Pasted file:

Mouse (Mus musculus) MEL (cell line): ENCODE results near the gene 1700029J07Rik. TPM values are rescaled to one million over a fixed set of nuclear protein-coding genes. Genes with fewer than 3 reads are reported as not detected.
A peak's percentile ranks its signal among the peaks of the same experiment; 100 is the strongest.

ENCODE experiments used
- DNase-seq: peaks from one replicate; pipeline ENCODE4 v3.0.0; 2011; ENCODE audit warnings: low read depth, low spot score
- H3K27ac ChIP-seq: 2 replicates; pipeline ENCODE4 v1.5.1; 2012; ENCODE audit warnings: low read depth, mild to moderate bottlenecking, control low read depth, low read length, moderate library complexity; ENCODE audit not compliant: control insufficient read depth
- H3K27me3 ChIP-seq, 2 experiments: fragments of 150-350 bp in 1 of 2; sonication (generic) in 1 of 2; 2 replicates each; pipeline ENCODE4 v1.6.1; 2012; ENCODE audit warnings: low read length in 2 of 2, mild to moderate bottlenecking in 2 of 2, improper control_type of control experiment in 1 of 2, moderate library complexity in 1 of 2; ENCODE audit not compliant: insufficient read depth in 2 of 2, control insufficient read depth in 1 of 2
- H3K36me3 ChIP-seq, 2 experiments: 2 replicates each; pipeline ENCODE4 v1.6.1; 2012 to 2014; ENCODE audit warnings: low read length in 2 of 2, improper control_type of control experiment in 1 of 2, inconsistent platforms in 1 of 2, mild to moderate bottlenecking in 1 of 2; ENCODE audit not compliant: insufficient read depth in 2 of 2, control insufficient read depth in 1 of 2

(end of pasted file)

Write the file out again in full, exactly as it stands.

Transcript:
Mouse (Mus musculus) MEL (cell line): ENCODE results near the gene 1700029J07Rik. TPM values are rescaled to one million over a fixed set of nuclear protein-coding genes. Genes with fewer than 3 reads are reported as not detected.
A peak's percentile ranks its signal among the peaks of the same experiment; 100 is the strongest.

ENCODE experiments used
- DNase-seq: peaks from one replicate; pipeline ENCODE4 v3.0.0; 2011; ENCODE audit warnings: low read depth, low spot score
- H3K27ac ChIP-seq: 2 replicates; pipeline ENCODE4 v1.5.1; 2012; ENCODE audit warnings: low read depth, mild to moderate bottlenecking, control low read depth, low read length, moderate library complexity; ENCODE audit not compliant: control insufficient read depth
- H3K27me3 ChIP-seq, 2 experiments: fragments of 150-350 bp in 1 of 2; sonication (generic) in 1 of 2; 2 replicates each; pipeline ENCODE4 v1.6.1; 2012; ENCODE audit warnings: low read length in 2 of 2, mild to moderate bottlenecking in 2 of 2, improper control_type of control experiment in 1 of 2, moderate library complexity in 1 of 2; ENCODE audit not compliant: insufficient read depth in 2 of 2, control insufficient read depth in 1 of 2
- H3K36me3 ChIP-seq, 2 experiments: 2 replicates each; pipeline ENCODE4 v1.6.1; 2012 to 2014; ENCODE audit warnings: low read length in 2 of 2, improper control_type of control experiment in 1 of 2, inconsistent platforms in 1 of 2, mild to moderate bottlenecking in 1 of 2; ENCODE audit not compliant: insufficient read depth in 2 of 2, control insufficient read depth in 1 of 2